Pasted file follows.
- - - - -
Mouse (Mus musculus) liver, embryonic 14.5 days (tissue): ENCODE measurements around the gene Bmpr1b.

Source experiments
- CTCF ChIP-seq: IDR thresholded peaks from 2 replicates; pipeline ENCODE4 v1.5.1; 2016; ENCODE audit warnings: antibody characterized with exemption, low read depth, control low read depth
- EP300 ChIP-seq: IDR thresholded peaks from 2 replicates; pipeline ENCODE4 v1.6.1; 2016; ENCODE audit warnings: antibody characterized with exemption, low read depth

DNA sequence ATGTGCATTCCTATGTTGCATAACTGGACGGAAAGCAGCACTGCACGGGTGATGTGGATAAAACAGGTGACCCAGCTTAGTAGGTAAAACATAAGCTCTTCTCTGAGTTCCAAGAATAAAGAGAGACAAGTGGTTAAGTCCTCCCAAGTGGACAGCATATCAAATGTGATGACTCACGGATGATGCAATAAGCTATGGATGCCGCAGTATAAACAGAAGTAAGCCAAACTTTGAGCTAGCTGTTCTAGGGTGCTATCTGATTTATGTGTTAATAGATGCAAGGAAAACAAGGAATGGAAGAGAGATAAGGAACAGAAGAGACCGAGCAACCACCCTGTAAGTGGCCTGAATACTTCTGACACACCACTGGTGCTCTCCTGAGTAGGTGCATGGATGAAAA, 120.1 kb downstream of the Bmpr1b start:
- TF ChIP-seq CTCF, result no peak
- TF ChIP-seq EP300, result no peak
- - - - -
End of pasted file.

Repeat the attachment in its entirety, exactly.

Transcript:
Mouse (Mus musculus) liver, embryonic 14.5 days (tissue): ENCODE measurements around the gene Bmpr1b.

Source experiments
- CTCF ChIP-seq: IDR thresholded peaks from 2 replicates; pipeline ENCODE4 v1.5.1; 2016; ENCODE audit warnings: antibody characterized with exemption, low read depth, control low read depth
- EP300 ChIP-seq: IDR thresholded peaks from 2 replicates; pipeline ENCODE4 v1.6.1; 2016; ENCODE audit warnings: antibody characterized with exemption, low read depth

DNA sequence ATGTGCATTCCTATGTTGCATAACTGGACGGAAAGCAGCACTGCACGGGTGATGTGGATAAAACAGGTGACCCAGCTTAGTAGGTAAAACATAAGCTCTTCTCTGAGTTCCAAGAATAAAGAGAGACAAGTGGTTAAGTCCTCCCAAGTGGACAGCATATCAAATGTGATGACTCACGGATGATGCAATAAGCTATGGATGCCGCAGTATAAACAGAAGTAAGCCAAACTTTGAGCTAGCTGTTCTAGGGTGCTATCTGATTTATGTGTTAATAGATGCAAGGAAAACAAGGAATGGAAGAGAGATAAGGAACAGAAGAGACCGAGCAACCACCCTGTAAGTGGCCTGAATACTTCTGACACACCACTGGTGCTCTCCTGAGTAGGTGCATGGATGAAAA, 120.1 kb downstream of the Bmpr1b start:
- TF ChIP-seq CTCF, result no peak
- TF ChIP-seq EP300, result no peak